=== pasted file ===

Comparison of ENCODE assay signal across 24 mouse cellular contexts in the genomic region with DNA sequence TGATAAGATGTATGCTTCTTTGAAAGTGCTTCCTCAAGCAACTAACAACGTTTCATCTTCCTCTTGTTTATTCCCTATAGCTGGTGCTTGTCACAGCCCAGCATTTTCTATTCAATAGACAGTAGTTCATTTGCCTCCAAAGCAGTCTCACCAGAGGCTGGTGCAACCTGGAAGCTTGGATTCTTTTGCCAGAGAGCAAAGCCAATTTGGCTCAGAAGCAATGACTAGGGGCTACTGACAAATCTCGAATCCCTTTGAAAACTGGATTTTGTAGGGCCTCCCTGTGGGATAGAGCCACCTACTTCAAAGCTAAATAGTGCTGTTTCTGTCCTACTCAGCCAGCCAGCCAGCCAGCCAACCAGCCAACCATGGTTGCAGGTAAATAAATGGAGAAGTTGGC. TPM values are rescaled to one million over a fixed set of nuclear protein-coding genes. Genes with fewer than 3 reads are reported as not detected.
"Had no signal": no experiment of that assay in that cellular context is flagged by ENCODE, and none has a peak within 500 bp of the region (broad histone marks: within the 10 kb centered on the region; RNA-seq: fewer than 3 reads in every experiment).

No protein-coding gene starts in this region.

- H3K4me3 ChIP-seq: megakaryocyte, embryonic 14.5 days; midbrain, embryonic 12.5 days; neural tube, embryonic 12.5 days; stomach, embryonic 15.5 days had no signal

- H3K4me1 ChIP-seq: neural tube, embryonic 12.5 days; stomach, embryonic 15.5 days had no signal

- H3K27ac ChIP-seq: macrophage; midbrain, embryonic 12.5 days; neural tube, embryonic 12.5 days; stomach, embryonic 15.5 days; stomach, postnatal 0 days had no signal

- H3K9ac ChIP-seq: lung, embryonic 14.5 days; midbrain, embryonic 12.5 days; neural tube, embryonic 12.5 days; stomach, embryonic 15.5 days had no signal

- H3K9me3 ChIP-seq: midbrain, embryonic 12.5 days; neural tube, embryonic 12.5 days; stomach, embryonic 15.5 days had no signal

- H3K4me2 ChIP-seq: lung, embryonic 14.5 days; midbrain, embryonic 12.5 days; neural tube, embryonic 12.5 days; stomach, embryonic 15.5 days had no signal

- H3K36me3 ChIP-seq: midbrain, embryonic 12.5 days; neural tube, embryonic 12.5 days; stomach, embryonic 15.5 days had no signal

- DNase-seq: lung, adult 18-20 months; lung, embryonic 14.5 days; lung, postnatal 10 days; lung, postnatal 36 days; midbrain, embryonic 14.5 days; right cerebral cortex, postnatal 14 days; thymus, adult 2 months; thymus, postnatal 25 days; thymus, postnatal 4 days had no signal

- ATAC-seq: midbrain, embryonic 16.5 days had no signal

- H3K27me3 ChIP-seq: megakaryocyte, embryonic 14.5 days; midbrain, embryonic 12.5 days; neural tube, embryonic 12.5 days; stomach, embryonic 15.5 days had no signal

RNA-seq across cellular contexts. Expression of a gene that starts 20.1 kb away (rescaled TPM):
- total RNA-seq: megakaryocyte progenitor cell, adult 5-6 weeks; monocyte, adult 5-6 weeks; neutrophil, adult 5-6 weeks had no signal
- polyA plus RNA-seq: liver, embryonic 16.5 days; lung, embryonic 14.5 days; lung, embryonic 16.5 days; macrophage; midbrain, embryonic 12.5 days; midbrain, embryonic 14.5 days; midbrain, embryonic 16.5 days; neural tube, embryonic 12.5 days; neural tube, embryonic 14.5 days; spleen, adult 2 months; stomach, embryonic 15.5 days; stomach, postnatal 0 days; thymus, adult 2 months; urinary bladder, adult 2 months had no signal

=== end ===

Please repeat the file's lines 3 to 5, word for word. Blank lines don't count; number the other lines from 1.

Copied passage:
No protein-coding gene starts in this region.

- H3K4me3 ChIP-seq: megakaryocyte, embryonic 14.5 days; midbrain, embryonic 12.5 days; neural tube, embryonic 12.5 days; stomach, embryonic 15.5 days had no signal

- H3K4me1 ChIP-seq: neural tube, embryonic 12.5 days; stomach, embryonic 15.5 days had no signal